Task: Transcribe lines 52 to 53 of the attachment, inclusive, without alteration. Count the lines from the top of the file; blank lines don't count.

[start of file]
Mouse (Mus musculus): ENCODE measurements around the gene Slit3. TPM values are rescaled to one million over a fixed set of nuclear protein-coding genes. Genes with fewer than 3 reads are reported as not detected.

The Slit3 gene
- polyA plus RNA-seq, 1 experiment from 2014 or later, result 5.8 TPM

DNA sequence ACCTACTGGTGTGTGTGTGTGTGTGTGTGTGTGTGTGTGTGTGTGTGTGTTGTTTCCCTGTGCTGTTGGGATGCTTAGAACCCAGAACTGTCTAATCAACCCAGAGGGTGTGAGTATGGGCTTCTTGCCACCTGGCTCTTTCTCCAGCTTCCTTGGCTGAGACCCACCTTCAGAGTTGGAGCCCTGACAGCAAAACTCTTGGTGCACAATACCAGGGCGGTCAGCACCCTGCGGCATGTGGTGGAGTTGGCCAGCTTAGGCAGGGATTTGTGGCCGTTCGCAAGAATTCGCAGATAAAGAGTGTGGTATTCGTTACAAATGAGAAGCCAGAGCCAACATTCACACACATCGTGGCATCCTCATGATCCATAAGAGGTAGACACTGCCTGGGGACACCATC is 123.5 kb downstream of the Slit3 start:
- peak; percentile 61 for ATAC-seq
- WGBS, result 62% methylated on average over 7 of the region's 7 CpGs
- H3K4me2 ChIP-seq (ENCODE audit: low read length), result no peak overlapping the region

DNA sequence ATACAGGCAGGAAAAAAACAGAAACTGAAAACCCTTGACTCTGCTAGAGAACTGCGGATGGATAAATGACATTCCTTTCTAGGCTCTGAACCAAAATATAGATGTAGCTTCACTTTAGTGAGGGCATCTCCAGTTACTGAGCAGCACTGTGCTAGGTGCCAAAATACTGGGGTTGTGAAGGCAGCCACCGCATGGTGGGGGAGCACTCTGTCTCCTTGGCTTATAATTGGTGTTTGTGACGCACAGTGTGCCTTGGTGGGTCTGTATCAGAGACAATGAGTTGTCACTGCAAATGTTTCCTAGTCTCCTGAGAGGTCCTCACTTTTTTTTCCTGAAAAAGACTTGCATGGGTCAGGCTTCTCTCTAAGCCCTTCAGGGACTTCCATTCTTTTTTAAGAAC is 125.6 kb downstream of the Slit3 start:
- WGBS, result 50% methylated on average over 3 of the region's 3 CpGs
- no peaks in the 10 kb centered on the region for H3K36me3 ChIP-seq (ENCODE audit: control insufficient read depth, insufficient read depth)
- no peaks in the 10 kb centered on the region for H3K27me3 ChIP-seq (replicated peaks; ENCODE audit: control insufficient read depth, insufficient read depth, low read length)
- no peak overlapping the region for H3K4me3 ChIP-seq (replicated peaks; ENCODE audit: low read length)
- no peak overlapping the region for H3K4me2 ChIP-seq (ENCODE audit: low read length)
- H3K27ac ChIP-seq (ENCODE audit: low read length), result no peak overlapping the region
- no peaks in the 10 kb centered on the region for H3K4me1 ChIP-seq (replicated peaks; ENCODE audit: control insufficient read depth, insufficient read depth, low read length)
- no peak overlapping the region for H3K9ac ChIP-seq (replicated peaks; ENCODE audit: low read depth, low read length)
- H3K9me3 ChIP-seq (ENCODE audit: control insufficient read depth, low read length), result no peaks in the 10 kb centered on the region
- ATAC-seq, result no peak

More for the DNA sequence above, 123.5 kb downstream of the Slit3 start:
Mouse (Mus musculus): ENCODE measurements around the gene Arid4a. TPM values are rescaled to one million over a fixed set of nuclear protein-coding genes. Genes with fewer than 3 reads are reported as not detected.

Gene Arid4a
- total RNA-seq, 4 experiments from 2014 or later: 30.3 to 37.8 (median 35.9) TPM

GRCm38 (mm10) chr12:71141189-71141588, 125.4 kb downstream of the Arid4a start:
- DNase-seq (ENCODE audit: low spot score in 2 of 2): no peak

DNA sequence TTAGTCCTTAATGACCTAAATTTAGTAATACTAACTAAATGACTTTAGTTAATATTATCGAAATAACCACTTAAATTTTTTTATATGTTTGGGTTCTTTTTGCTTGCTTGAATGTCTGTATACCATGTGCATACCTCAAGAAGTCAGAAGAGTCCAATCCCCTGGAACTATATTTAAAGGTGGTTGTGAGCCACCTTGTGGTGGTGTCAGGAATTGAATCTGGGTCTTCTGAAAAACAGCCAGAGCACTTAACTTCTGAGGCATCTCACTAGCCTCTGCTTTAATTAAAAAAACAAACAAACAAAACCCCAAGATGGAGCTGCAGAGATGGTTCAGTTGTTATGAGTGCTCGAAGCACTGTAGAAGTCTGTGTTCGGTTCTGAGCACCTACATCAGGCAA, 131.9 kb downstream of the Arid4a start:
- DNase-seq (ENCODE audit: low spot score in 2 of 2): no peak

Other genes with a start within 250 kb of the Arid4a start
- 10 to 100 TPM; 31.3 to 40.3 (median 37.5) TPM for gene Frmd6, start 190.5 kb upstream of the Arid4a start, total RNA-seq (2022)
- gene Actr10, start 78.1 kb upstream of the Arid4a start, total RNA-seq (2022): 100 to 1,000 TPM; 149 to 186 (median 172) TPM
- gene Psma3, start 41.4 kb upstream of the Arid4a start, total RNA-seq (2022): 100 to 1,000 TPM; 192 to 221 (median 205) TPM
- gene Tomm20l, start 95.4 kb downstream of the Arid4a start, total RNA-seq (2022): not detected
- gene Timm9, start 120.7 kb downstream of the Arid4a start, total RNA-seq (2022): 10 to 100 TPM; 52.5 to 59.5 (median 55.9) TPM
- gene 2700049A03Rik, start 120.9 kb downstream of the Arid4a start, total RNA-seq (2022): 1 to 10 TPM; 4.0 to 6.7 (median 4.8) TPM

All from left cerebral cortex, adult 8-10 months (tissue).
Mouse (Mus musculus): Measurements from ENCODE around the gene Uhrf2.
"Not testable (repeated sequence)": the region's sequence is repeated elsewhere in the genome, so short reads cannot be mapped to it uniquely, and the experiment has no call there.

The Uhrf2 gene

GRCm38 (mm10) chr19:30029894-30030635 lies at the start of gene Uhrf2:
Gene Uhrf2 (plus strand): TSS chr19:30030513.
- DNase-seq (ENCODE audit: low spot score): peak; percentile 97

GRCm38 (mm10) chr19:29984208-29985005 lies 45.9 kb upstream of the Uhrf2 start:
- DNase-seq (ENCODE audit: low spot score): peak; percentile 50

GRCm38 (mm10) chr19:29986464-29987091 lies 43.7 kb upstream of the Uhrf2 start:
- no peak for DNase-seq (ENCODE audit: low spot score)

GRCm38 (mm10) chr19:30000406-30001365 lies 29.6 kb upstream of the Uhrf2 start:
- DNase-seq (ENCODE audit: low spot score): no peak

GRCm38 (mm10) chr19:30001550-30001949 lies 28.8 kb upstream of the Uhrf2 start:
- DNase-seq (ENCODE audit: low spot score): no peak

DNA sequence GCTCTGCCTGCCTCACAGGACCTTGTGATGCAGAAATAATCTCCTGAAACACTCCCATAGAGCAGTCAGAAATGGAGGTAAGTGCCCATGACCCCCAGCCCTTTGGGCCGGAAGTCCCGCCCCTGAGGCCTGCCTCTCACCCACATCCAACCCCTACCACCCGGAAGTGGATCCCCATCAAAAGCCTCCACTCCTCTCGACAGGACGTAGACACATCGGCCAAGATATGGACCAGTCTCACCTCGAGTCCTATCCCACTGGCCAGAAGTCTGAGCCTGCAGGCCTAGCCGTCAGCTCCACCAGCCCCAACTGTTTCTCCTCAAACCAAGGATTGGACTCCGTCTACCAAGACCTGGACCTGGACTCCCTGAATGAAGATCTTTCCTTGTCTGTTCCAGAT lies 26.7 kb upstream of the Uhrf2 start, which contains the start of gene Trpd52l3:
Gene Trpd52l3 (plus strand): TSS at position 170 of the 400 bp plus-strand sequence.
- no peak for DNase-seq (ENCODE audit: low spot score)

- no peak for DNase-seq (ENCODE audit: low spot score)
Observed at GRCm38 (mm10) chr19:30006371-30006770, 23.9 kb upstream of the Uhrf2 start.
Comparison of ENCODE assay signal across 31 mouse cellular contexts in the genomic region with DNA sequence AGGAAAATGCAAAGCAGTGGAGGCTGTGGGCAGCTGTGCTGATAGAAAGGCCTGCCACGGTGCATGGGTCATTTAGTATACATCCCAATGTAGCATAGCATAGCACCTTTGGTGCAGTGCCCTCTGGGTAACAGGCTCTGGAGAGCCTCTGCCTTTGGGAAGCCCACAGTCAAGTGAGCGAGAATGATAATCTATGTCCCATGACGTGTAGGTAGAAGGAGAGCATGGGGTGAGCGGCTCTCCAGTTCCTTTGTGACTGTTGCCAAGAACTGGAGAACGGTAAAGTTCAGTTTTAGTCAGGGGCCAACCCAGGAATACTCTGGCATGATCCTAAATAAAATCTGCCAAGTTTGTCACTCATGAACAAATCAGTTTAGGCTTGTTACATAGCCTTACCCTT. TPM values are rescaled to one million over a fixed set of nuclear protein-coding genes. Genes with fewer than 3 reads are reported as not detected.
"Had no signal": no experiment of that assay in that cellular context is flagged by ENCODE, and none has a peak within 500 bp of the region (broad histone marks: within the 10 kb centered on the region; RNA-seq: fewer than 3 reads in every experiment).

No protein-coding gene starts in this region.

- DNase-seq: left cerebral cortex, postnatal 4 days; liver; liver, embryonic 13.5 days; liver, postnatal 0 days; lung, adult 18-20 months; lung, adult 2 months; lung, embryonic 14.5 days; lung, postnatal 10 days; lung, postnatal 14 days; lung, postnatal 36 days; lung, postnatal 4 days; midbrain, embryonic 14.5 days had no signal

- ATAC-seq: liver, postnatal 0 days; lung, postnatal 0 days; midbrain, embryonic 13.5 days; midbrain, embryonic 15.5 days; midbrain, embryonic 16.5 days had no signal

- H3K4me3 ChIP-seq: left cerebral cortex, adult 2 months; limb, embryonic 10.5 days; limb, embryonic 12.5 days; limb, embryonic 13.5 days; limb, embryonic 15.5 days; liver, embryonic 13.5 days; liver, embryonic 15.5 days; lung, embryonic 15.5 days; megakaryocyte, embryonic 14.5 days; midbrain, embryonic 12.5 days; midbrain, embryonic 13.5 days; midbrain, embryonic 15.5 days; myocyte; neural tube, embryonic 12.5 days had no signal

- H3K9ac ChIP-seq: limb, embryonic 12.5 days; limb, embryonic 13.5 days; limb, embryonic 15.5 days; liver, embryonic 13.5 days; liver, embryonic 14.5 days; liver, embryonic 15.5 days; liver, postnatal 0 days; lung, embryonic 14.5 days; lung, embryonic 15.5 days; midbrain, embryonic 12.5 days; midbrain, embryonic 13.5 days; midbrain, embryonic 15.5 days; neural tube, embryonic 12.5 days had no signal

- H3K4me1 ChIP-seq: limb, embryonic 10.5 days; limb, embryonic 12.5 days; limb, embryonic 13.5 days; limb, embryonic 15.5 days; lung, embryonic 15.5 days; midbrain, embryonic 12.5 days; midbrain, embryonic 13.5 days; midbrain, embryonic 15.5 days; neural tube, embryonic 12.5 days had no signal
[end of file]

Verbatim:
- no peak for DNase-seq (ENCODE audit: low spot score)
Observed at GRCm38 (mm10) chr19:30006371-30006770, 23.9 kb upstream of the Uhrf2 start.